Religion is a form of connection for people in a frequently disconnected America (if you don’t have friends in a church or synagogue, you won’t last long there) and that connection usually makes us happier (and therefore better). Religion matters for about half of Americans but it is rarely the decisive factor for how they live. My dad taught me that religion in America is a mile wide and an inch deep.
It is usually considered uncouth in America to insist on the exclusive claims of your religion. A Christian who says that non-Christians are going to hell is outside the mainstream of American life. On December 22, 1952, future U.S. president Dwight Eisenhower said: “Our form of government has no sense unless it is founded in a deeply felt religious faith, and I don’t care what it is.” That’s a good summary of the public role of religion in America.
It used to be that people got their news from the pulpit and bima (the Jewish pulpit) and so clergy could shape what people knew about the wider world. Now that the news is secular, it’s harder for rabbis to spin disasters such as these 770 tunnelers.
Bruce David wrote in his 1966 classic book Religion in Secular Society:
Today, even though the Church is able to use the means of mass communication, it does so only marginally—marginally to its own total communication, which still relies on the nexus of pulpit and pew and on religious literature, and marginally to the total content of the mass media as a whole. Compared to the amount of entertainment, music, news, drama, secular education and all the other types of item carried by television, radio, Press and cinema, religious information has become a very tiny part indeed. Nor are religionists as good at using the media as those who are instructing or entertaining. They have developed few, if any, new techniques for its use, and they use it by courtesy and on sufferance. They tend to be older and middle-aged men using media increasingly dominated by the young. It might not be untrue to say that they are the deference note of the mass communicators, ‘employed’ to whiten the image of an industry which is frequently charged with subversive, immoral and deleterious presentations.
As long as the Church connives in using the media, the media controllers can use this fact in their own defence, as evidence of their social responsibility. But, given the religionist’s necessary assumption that religious truth is pre-eminent and that it ought to take a dominant place in our minds, the relegation of religious material to a marginal place in the programmes of the mass communications is itself a derogation of the religious message. In using the mass media the Churches permit their own material to be reduced to the level of the medium, to be put forth without much differentiation of presentation from a wide variety of highly heterogeneous and at times incongruous material. This in itself must detract from the high claims to pre-eminence which—of necessity—religion makes for itself.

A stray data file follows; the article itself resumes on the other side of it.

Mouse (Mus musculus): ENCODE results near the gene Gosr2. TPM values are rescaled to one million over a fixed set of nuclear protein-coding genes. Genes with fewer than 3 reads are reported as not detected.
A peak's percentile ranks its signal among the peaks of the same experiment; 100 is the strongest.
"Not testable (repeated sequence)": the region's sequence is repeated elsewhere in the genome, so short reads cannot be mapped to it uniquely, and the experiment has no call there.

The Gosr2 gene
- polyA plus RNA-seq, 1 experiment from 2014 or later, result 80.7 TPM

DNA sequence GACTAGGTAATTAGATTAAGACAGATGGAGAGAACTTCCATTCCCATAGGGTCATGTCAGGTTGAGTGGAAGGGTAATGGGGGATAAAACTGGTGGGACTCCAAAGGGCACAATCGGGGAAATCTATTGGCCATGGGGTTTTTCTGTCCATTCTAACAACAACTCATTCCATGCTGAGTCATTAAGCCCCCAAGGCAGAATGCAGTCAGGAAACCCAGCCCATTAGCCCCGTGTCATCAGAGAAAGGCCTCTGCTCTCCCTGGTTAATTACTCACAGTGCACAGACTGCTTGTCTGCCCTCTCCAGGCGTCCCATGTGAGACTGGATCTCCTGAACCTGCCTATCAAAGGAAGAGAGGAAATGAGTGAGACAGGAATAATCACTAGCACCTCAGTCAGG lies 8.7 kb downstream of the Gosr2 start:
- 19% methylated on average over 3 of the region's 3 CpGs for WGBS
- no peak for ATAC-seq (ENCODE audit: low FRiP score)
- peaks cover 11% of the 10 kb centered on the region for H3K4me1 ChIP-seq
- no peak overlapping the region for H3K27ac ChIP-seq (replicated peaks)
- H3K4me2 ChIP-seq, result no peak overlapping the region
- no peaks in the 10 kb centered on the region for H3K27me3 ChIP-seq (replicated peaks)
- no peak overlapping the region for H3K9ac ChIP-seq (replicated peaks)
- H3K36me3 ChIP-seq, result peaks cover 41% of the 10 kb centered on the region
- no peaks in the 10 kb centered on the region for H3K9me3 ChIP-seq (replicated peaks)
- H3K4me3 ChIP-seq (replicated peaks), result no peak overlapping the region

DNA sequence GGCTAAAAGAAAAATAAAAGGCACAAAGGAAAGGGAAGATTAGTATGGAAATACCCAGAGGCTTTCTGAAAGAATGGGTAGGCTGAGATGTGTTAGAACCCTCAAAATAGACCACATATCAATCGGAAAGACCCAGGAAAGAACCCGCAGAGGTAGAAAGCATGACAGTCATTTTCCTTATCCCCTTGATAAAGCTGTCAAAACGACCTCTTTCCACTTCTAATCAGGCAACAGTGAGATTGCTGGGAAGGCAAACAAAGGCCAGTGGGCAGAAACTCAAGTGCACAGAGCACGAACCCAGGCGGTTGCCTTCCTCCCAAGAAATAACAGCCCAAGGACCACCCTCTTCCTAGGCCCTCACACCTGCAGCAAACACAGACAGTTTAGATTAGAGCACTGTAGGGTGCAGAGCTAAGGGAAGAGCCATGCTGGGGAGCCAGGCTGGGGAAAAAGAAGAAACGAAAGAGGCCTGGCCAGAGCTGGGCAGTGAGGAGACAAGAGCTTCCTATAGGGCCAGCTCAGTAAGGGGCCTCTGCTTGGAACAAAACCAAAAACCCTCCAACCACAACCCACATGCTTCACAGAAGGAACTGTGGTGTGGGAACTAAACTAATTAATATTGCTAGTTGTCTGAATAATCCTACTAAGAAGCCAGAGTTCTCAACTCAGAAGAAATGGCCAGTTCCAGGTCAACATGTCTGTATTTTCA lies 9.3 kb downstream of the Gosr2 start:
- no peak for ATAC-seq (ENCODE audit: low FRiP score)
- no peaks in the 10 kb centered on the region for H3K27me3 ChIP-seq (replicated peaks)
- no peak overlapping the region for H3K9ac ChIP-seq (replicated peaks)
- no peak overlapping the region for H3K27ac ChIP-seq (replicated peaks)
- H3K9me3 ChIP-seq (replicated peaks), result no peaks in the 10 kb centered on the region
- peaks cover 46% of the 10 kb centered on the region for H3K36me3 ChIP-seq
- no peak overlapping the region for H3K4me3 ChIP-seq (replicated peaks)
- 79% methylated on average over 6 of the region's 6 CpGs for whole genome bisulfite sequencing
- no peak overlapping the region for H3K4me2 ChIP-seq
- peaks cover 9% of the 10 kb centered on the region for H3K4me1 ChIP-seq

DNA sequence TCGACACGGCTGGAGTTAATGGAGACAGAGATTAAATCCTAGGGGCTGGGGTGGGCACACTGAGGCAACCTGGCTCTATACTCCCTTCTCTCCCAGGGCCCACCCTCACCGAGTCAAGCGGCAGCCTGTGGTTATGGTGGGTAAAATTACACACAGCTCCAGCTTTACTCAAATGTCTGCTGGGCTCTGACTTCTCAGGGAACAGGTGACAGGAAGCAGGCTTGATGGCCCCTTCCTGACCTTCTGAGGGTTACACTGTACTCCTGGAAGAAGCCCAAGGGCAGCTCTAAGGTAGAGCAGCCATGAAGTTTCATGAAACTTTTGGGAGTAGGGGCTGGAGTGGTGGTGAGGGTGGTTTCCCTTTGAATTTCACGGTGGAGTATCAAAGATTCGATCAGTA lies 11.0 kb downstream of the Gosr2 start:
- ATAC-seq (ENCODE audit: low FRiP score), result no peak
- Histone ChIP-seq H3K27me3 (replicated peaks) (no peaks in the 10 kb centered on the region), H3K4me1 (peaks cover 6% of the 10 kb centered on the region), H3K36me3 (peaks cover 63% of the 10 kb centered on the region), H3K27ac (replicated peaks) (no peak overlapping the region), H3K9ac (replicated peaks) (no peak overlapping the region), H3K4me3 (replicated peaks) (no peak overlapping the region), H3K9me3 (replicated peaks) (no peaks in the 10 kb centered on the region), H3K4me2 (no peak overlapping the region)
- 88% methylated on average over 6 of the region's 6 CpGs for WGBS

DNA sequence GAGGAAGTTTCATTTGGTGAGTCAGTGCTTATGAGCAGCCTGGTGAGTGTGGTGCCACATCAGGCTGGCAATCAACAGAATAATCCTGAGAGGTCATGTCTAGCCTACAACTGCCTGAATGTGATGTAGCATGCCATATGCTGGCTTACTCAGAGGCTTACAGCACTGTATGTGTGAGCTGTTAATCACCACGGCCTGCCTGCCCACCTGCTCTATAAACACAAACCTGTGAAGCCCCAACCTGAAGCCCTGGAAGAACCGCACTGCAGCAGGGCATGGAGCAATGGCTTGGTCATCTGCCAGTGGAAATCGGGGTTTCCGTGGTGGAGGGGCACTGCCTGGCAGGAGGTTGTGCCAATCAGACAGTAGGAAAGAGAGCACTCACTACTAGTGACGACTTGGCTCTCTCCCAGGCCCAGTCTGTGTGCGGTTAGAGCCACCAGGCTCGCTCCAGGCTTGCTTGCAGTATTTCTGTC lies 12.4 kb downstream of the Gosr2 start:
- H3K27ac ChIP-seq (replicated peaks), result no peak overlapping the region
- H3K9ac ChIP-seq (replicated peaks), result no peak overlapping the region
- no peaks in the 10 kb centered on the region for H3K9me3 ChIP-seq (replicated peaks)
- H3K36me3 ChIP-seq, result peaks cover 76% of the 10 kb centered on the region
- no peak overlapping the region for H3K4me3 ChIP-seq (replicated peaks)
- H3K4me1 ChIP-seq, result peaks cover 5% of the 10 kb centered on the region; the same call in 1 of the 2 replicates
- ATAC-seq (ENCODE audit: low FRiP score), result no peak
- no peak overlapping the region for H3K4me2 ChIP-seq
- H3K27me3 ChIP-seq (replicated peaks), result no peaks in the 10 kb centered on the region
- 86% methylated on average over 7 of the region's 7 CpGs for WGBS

Some beliefs are adaptive (e.g., my choices matter even if nobody sees them) and some beliefs are maladaptive (e.g., the world hates me). The rationality of a belief does not determine how adaptive it is. For example, believing that you your decisions today are important might not be rational or realistic due to your insignificance, but it may well give you the strength to do the things you need to do. For many people, believing in a God who cares about them and their behavior has a positive effect (though the most profound forces shaping behavior are connection and genetics). For many Jews, believing that God will send the Messiah to usher in peace on earth provides some inner peace. For a tiny number of Jews, such as these tunnelers at 770 Eastern Parkway, their belief has tipped into maladaptive and illegal behavior.
Every group, including stamp clubs, have cult-like elements. Ties bind and blind, notes Jonathan Haidt. Religion tends to become habitual and we’ve evolved to live within specific tribes and so we usually don’t question our hero system. One way to maintain a grasp on reality and to also enjoy a strong in-group identity is to periodically ask oneself what would outsiders think about what you’re saying and doing. I don’t think these 770 tunnelers paused to consider that question.